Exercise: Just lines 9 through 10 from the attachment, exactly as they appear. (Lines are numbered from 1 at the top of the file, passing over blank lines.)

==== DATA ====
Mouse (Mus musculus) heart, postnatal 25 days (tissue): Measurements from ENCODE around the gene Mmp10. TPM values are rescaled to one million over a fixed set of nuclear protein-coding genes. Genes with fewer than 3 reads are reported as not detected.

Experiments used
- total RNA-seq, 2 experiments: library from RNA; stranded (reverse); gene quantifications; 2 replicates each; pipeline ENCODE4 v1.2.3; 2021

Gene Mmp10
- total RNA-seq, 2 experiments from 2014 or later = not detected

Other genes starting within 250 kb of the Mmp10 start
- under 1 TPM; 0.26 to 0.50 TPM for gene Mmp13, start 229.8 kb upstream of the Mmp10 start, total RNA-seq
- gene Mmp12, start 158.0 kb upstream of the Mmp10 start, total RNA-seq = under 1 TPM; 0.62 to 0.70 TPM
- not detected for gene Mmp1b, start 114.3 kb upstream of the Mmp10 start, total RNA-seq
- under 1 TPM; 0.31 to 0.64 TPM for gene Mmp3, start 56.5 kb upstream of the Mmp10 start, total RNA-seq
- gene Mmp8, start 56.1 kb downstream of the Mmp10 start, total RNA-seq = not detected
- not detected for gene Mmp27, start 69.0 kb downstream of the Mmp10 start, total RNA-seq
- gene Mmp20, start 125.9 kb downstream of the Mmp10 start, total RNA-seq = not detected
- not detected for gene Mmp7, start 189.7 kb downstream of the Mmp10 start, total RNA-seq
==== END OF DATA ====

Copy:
- not detected for gene Mmp1b, start 114.3 kb upstream of the Mmp10 start, total RNA-seq
- under 1 TPM; 0.31 to 0.64 TPM for gene Mmp3, start 56.5 kb upstream of the Mmp10 start, total RNA-seq